The gloomy and fierce passions which inspire the muse of Byron seldom break forth in these letters; and as it has been said of Garrick, that it was only when he was off the stage that he was acting, so, if the epistolary correspondence of the poet is (as we take it to be) a fair specimen of his ordinary conversation, we should be inclined to look rather to the effusions of his imagination, than to those which are supposed to flow more immediately from the heart, for the true image of his character. It is not so with common men—it is not so even with those who, possessing extraordinary talents, are in the habit, from policy or propriety or other motives, of exercising a strong self-control when they appear before the public. But Byron knew no such restraints.—and then, all his poetry, as we remarked on a former occasion, was the language of feelings which he had brooded over until they were exalted into madness, and his brain burned as in a feverish delirium. We are glad to have what we then advanced confirmed by the poet himself. From an unpublished pamphlet, of which Mr. Moore has furnished some passages, we extract the following, (p. 255.) His lordship is accounting for his having deviated in his own compositions from the standard of excellence which he maintains in theory. "Those who know me best," says he " know this, and that I have been considerably astonished at the temporary success of my works, &c. Could I have anticipated the degree of attention which has been awarded, assuredly I would have studied more to deserve it. But I have lived in far countries abroad, or in the agitating world at home, which was not favourable to study or reflection: so that almost all I have written has been mere passion—passion, it is true, of different kinds, but always passion; for, in me (if it be not an Irishism to say so) my indifference was a kind of passion, the result of experience and not the philosophy of nature."* Nor is what he says in another place, (p. 50) at all inconsistent with this avowal—but rather a confirmation of it:—" As for poesy, mine is the dream of the sleeping passions; when they are awake, I cannot speak their language, only in their somnambulism; and just now they are not dormant." That is to say, the first paroxysms of his wild emotions were overpowering, and he was silent under them— Curfe—ingentes stupent. The eloquence of the passions does not begin until their sharpest fury is spent—until the conflict within, the agony of the tormented spirit, has been assuaged and subdued by time and reflection—but never was that eloquence uttered by one who had not felt what it expresses, and felt it to the very bottom of a thrilling and agitated heart. This is true of every art which professes to hold the mirror up to human nature, in the scenes of its intensest excitement.— The unbounded control which a first-rate orator or actor exercises over a popular assembly—the magic of the flashing eye, the expressive countenance, the melting or piercing tones of a well modulated voice—are these mere feats of rhetorical artifice —the tricks of a crafty juggler coldly practising upon the credulity of the vulgar? By no means. The self-control which generally accompanies them, and which makes them so surely and uniformly effective, is, indeed, the fruit of discipline—but the potent charm, the breathed spell is from thesoul—it is nature and nature alone, which asserts this dominion over the hearts of men—and cool aaid concentrated as the successful performer * See note, infra, p. 10.
may appear to be, he owes his triumphs over the feelings of others, to still keener sensibilities of his own—to the "pulse which riots and the blood which burns" within him. But if this is true of all men of genius, as it certninly is, it is more applicable to poets than to other artists, and more applicable to Lord Byron than to any other poet. It is impossible to cast the most superficial glance over bis works, without perceiving that they are the effusions of a morbid and maddened sensibility—a faithful record of the poet's own experience in every variety of wild, tumultuous excitement. Drenms, they may be, of sleeping passions—but they are passions which have been awake, and they are dreams which do but fashion into more poetical shapes, and arrny in more gloomy or glowing colours, the images of woe or of bliss, of love or of wrath, of beauty or of horror and deformity, which have peopled the waking fancies of the poet.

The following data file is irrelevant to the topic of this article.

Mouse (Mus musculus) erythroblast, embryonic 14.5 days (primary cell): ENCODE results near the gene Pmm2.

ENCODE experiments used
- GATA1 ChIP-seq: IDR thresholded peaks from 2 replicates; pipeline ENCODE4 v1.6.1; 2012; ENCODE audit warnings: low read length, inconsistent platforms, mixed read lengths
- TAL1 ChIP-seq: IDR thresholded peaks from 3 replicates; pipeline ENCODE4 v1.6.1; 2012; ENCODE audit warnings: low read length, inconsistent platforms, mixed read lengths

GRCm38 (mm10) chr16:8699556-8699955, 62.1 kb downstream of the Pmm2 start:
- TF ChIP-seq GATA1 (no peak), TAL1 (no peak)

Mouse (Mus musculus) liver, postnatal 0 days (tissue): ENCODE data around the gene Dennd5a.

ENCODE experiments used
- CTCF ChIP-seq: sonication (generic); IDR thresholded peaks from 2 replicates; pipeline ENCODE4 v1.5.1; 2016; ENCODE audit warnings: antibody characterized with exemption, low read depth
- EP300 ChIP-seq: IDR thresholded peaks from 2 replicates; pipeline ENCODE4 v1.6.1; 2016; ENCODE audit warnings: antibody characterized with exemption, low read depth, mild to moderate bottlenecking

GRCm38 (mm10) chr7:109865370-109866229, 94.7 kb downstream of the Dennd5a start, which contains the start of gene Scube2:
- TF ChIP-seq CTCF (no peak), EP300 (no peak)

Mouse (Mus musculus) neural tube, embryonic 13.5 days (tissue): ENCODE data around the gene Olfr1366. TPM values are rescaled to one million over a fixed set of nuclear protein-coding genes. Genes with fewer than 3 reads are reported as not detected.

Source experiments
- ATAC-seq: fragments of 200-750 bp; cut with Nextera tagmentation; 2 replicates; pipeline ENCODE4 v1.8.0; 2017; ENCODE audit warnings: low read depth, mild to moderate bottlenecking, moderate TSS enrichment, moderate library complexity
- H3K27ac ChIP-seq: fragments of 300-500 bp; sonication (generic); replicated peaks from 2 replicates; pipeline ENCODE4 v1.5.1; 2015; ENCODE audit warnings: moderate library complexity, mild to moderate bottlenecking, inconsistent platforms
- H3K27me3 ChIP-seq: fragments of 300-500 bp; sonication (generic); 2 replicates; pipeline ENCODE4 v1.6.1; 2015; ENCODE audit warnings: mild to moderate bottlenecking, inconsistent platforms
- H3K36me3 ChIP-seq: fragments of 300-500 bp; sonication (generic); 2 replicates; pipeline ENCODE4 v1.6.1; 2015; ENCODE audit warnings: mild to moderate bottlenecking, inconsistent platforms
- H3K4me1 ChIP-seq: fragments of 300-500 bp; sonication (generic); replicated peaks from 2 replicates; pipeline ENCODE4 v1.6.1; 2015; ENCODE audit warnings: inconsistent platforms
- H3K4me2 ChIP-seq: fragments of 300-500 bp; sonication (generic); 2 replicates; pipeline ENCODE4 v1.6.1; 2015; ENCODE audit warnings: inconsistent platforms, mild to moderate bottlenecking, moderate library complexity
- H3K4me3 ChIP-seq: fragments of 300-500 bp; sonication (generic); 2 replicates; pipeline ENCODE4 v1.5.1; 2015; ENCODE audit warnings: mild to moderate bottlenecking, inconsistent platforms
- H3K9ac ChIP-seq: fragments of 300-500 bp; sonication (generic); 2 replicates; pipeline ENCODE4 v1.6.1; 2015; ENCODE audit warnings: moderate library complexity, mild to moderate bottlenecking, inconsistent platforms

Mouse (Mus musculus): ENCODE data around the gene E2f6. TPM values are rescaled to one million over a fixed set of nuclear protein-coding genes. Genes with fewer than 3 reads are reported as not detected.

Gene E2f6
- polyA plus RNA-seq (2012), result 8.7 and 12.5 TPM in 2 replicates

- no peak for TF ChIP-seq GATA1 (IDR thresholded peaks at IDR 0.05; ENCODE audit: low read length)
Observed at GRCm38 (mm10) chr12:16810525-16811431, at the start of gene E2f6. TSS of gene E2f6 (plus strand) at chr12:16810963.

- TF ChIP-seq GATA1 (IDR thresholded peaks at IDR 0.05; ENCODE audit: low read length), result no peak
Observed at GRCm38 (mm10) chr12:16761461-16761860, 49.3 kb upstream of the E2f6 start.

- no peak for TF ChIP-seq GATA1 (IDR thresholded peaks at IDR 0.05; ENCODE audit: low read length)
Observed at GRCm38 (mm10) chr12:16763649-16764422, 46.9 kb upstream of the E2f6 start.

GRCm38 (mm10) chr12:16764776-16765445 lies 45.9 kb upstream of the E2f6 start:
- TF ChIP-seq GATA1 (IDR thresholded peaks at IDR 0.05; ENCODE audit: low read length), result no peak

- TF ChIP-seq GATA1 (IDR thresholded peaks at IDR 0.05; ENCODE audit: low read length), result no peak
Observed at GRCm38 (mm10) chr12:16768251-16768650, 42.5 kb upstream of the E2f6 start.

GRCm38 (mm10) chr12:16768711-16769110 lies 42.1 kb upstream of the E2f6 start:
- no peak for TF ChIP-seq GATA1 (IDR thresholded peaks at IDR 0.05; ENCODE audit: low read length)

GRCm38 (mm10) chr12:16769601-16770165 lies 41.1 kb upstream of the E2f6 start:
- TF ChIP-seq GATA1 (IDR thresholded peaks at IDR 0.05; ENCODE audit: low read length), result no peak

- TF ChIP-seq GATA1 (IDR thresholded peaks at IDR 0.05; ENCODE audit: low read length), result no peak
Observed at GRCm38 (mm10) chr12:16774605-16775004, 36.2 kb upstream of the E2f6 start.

He, therefore, that sees Lord Byron only through the medium of these letters, will form, at once, a very inadequate, and a very erroneous conception of that extraordinary character. He is looking upon Vesuvius, when his "grim fires" arc covered over with vernal luxuriance and beauty—he is looking upon the ocean, when the zephyr is scarcely breathing upon its glassy surface: how should he be able to picture to himself the sublime terrors of the volcano, vomiting forth its smouldering flames and molten lava, or of the foaming surge, when the lowest depths of the sea have been torn up by the tempest? Pope excelled all men in point, terseness and condensation, and he was a very great master of prose, as all true poets are—yet whenever he wished to be particularly terse, condensed and pointed, he preferred writing in verse. Byron's poetry was, in-like manner, the natural vehicle of his deepest feelings. Masterly as was his prose style, it was no fit channel for such a burning flood of passion and impassioned thought as he poured out when the estrb (to use his favourite phrase) was upon him—when he had drunk of love and beauty until he was frenzied with their deliciousness, or some dark fancy, or unfortunate event had occurred to wrap his thoughts in gloom, and "from the bottom stir the hell within him." Hisdiemon, like him of the Delphic shrine, delivered his inspiration only in numbers. Compare Manfred with some of these playful epistles and such lines as these.
"My boat is on the shore
"My dear Mr. Murray,
Your'e in a damned hurry
To set up this ultimate canto:
But if they don't rob us,
You'll see Mr. Hobhouse
Will bring it safe in his portmanteau," &e.
Thegulph between them is immeasurable: it separates worlds; yet they are but the two extremes of Lord Byron's moral idiosyncracy: the fitful and strange varieties of an hysterical nervousness. That gay creature, with such redundant animal spirits, so full of glee and wantonness, apparently so docile and placable, and prepared to encounter all the vicissitudes of life with irrepressible buoyancy of spirit—what is become of him? In the twinkling of an eye, he has undergone an entire metamorphosis—
"For even in his maddest mirthful mood,
Strange pangs would flash across Childe Harold's brow,
As if the memory of some deadly feud,
Or disappointed passion, lurked below"—
a cloud is upon his forehead, and woe is in his heart, and his spirit is agitated and convulsed, as with the agony of a daemoniacal possession. So we have a right toinfer, from what it is impossible to separate from the man, the poetry of his passions— which is, at the same time, in perfect analogy with his conduct in certain important particulars, and with his habits of life in his more unsocial and gloomy moods. We, of course, speak rather of the capacities of Lord Byron's sensibility, than of any permanent, actual state of it. It is very plain from these letters, as well as from other sources of information, and indeed, from the common experience of men, that " time and the hour ran" with him as they do with the rest of the world "thro' the roughest day." But it also appears, that he had his moments of severe anguish, of mortal disgust, of withering ennui, dejection and despair—that he felt when he was scarcely turned of thirty, the blight of a long antedated old age, the weariness, the want of interest, the palled appetite and exhausted sensibility—and that the figments of romance do not often exhibit a combination of per